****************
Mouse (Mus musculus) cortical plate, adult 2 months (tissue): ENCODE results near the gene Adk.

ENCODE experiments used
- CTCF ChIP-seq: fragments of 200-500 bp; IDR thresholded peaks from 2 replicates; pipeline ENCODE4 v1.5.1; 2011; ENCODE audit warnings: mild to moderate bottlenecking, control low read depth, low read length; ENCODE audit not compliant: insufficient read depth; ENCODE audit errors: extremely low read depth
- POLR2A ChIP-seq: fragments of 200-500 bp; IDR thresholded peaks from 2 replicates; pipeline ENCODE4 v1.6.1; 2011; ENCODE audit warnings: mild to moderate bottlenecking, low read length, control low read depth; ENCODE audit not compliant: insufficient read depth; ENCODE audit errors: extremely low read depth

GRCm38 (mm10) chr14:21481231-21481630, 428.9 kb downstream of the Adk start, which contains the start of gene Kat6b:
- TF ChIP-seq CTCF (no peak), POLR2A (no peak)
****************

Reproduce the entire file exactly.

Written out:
Mouse (Mus musculus) cortical plate, adult 2 months (tissue): ENCODE results near the gene Adk.

ENCODE experiments used
- CTCF ChIP-seq: fragments of 200-500 bp; IDR thresholded peaks from 2 replicates; pipeline ENCODE4 v1.5.1; 2011; ENCODE audit warnings: mild to moderate bottlenecking, control low read depth, low read length; ENCODE audit not compliant: insufficient read depth; ENCODE audit errors: extremely low read depth
- POLR2A ChIP-seq: fragments of 200-500 bp; IDR thresholded peaks from 2 replicates; pipeline ENCODE4 v1.6.1; 2011; ENCODE audit warnings: mild to moderate bottlenecking, low read length, control low read depth; ENCODE audit not compliant: insufficient read depth; ENCODE audit errors: extremely low read depth

GRCm38 (mm10) chr14:21481231-21481630, 428.9 kb downstream of the Adk start, which contains the start of gene Kat6b:
- TF ChIP-seq CTCF (no peak), POLR2A (no peak)